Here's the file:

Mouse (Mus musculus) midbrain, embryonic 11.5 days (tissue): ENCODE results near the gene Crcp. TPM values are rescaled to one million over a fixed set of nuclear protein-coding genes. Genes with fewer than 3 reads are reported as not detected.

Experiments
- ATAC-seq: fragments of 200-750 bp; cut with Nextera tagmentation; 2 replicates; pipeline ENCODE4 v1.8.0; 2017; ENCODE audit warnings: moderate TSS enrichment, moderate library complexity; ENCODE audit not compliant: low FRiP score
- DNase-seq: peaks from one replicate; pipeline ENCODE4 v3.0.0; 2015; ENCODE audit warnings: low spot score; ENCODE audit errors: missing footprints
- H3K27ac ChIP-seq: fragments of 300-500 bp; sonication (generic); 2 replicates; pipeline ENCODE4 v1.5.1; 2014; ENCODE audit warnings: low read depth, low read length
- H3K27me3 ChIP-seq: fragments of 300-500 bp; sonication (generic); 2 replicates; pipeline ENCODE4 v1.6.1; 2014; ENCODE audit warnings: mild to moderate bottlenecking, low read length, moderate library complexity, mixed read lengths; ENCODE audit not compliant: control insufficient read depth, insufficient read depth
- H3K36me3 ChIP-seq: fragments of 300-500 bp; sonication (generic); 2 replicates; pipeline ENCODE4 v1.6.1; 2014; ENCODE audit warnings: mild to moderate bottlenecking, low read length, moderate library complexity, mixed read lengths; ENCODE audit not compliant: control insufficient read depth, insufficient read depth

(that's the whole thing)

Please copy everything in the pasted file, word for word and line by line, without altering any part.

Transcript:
Mouse (Mus musculus) midbrain, embryonic 11.5 days (tissue): ENCODE results near the gene Crcp. TPM values are rescaled to one million over a fixed set of nuclear protein-coding genes. Genes with fewer than 3 reads are reported as not detected.

Experiments
- ATAC-seq: fragments of 200-750 bp; cut with Nextera tagmentation; 2 replicates; pipeline ENCODE4 v1.8.0; 2017; ENCODE audit warnings: moderate TSS enrichment, moderate library complexity; ENCODE audit not compliant: low FRiP score
- DNase-seq: peaks from one replicate; pipeline ENCODE4 v3.0.0; 2015; ENCODE audit warnings: low spot score; ENCODE audit errors: missing footprints
- H3K27ac ChIP-seq: fragments of 300-500 bp; sonication (generic); 2 replicates; pipeline ENCODE4 v1.5.1; 2014; ENCODE audit warnings: low read depth, low read length
- H3K27me3 ChIP-seq: fragments of 300-500 bp; sonication (generic); 2 replicates; pipeline ENCODE4 v1.6.1; 2014; ENCODE audit warnings: mild to moderate bottlenecking, low read length, moderate library complexity, mixed read lengths; ENCODE audit not compliant: control insufficient read depth, insufficient read depth
- H3K36me3 ChIP-seq: fragments of 300-500 bp; sonication (generic); 2 replicates; pipeline ENCODE4 v1.6.1; 2014; ENCODE audit warnings: mild to moderate bottlenecking, low read length, moderate library complexity, mixed read lengths; ENCODE audit not compliant: control insufficient read depth, insufficient read depth